From the beginning, the US intervention in Iraq has had one primary aim: to ensure that its large oil and natural gas reserves were brought under US corporate domination and American military control. To achieve that end, the American occupation regime ruthlessly stoked sectarian and ethnic divisions to prevent the emergence of a unified movement among the Iraqi people against US imperialism.

The disbandment of the entire Iraqi Army and the illegalisation of Saddam Hussein’s Baath Party in the first weeks of the occupation were intended to disempower the largely Sunni Muslim ruling elite. Despite their close links to Iran, Shiite religious parties were elevated in place of their Sunni counterparts, providing they helped repress Iraqi Shiites who were organising to resist. The north of the country was handed over to a venal Kurdish elite as a private fiefdom in exchange for their provision of Kurdish forces to assist the US military.

At every point, sectarian violence was used to weaken the anti-occupation insurgency. The February 2006 bombing of the Shiite Askiriya shrine by unknown assailants was blamed on Sunni extremists and seized upon by the Shiite-dominated government and security forces to unleash a frenzy of killings throughout the suburbs of Baghdad. The US military stood by as thousands of Sunni men and boys were hideously tortured and their bodies dumped in the streets.

As Iraq once again lurches toward potential disintegration, it is worth recalling that the carnage ravaging the country in 2006 was used as the pretext by then-Senator, now Vice President, Joseph Biden to advance a plan for the sectarian partition of the country. Biden advocated the establishment of Shiite, Sunni and Kurdish statelets as a divide-and-rule strategy that would enable the US to withdraw most of its troops while keeping control over Iraq and its resources.

The Bush administration decided instead to implement the so-called surge, sending tens of thousands additional US troops and intensifying the repression of the Iraqi population, particularly in Sunni areas. The increased American operations, combined with the mass murder carried by Shiite death squads, effectively drowned the insurgency in blood by the end of 2008. Partition, however, always remained a potential fall-back option.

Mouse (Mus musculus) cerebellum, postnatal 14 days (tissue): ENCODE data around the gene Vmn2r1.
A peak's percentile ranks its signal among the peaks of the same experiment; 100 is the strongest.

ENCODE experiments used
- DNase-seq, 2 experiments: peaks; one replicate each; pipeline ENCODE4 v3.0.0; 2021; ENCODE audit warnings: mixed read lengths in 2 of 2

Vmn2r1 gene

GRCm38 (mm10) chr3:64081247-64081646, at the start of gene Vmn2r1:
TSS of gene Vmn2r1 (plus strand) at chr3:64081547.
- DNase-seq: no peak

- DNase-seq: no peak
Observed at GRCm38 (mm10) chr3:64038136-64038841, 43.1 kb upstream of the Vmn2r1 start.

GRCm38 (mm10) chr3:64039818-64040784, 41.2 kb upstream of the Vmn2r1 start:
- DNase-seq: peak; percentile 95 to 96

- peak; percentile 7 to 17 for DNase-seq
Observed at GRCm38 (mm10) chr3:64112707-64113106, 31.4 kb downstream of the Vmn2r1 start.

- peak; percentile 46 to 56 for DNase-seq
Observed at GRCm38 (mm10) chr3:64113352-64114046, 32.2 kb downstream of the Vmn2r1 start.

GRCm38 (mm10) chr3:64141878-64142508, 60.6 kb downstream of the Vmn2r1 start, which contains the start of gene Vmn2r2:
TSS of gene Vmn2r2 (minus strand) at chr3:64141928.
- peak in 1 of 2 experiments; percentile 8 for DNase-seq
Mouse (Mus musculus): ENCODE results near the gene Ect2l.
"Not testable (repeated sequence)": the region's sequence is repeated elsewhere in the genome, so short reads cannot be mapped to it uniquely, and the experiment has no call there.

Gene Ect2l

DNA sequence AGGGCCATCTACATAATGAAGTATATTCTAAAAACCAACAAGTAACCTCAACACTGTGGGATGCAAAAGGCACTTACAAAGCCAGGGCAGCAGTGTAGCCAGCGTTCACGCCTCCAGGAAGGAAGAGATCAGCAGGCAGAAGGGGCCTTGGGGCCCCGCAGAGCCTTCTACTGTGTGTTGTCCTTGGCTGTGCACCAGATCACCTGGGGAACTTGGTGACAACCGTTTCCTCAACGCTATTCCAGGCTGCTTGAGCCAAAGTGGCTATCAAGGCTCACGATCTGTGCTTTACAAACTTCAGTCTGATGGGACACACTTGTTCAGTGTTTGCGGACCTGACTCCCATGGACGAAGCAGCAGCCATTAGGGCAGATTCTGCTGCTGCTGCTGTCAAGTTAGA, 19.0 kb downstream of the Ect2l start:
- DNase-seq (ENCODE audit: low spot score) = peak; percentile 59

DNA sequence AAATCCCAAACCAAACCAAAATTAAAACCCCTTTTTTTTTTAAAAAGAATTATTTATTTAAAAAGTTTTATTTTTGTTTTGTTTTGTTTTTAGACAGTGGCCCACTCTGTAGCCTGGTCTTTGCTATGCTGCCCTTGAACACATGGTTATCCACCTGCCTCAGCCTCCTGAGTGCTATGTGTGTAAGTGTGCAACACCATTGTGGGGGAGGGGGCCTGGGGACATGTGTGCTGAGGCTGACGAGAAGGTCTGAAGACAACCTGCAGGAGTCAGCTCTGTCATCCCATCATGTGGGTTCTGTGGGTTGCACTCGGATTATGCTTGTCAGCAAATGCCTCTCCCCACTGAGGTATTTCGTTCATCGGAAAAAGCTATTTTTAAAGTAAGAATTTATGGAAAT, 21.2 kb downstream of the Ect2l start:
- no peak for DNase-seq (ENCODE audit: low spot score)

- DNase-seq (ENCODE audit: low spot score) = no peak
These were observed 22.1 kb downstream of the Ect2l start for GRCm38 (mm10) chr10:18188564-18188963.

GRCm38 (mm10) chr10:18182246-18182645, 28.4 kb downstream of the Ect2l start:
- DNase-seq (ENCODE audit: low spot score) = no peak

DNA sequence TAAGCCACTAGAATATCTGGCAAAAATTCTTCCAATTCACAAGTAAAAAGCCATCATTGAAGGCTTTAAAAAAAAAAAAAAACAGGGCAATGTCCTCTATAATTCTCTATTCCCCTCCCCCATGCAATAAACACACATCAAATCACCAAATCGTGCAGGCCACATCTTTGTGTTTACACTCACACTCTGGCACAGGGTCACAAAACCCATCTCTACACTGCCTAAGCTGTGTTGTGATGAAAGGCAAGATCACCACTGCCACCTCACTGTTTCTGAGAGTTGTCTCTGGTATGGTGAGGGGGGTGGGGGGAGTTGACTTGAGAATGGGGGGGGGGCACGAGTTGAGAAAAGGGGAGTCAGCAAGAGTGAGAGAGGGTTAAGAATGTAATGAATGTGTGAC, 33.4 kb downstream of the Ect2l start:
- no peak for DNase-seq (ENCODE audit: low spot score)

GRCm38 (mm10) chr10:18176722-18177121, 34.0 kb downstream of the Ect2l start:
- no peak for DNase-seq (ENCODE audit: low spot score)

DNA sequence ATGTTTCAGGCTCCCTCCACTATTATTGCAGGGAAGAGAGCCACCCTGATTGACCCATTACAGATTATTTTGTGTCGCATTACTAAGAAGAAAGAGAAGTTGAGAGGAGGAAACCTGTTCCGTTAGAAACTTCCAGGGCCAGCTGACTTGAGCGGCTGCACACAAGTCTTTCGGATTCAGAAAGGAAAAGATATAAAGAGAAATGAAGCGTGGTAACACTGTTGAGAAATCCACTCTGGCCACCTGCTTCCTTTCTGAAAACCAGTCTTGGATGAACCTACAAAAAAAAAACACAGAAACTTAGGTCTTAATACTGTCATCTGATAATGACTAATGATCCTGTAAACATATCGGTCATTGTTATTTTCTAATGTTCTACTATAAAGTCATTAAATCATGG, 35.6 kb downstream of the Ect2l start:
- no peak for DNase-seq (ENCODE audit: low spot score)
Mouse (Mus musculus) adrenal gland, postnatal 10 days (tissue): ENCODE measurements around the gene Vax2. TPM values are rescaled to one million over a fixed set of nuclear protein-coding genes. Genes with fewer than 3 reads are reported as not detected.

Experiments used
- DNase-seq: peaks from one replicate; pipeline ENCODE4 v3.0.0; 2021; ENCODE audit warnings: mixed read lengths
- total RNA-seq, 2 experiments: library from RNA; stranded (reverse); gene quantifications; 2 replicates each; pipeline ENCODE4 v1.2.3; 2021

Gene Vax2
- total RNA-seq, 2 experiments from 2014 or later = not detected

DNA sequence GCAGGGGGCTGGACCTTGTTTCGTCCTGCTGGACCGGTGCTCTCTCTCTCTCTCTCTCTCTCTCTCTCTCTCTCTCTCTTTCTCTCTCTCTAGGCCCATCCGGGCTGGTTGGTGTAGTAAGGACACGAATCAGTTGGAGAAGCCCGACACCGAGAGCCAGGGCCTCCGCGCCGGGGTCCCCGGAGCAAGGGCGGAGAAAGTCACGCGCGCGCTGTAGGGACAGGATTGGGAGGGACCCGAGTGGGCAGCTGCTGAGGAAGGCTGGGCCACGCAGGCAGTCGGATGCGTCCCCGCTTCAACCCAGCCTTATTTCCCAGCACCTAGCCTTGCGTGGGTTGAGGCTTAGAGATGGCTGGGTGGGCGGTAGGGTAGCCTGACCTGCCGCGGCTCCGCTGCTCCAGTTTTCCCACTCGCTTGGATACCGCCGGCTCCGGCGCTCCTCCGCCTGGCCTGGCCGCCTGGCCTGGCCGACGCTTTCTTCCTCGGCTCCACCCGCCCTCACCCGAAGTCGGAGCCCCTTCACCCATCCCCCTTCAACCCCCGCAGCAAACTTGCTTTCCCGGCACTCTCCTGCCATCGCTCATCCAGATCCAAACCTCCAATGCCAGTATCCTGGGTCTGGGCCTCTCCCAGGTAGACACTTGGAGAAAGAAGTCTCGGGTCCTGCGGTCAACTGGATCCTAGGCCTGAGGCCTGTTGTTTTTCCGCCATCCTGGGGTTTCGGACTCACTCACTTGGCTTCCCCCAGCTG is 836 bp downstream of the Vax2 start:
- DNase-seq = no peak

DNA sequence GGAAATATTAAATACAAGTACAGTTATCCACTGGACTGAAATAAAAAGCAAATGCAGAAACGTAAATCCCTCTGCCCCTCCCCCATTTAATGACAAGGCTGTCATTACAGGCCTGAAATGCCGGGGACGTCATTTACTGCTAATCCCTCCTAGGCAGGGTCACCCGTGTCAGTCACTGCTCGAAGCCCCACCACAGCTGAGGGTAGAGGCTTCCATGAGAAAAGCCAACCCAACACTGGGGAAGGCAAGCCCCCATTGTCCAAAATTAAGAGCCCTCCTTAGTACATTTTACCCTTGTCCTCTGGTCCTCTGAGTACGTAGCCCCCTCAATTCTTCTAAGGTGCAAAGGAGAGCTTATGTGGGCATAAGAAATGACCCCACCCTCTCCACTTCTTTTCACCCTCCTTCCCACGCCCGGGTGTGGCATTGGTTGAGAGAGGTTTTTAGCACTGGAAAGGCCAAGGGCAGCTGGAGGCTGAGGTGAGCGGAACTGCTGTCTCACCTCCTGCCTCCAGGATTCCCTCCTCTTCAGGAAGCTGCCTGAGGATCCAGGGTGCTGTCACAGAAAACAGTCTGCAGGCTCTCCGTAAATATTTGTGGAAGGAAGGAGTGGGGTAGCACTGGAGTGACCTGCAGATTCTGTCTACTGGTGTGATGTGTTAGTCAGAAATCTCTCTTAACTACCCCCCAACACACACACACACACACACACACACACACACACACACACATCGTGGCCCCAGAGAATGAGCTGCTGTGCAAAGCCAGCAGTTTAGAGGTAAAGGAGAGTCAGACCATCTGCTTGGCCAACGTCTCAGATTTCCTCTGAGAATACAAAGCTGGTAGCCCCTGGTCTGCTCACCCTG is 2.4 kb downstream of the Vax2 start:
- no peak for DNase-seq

The US occupation of the country has amounted to a conscious policy of sociocide—the destruction of the very fabric of a society. Formerly mixed suburbs have been transformed into sectarian enclaves, and the people have been traumatised by bitter memories of communal violence. The Iraqi population as a whole has been left to endure radioactive and other forms of contamination, dysfunctional water and electricity supplies, a ruined health and education system, and the loss of a large proportion of an entire generation of men. Well over one million people were killed, with millions more wounded and still more millions turned into refugees.

Crimes of immense proportions have been carried out by the Bush and Obama administrations to ensure American domination of Iraq and the Middle East. The last thing that the withdrawal of troops signifies is the exit of the US from the long-suffering country. It can be said with certainty that State Department and intelligence operatives are intriguing to ensure that US interests are served, if necessary through the promotion of sectarian conflicts and dismemberment of the country.

James Cogan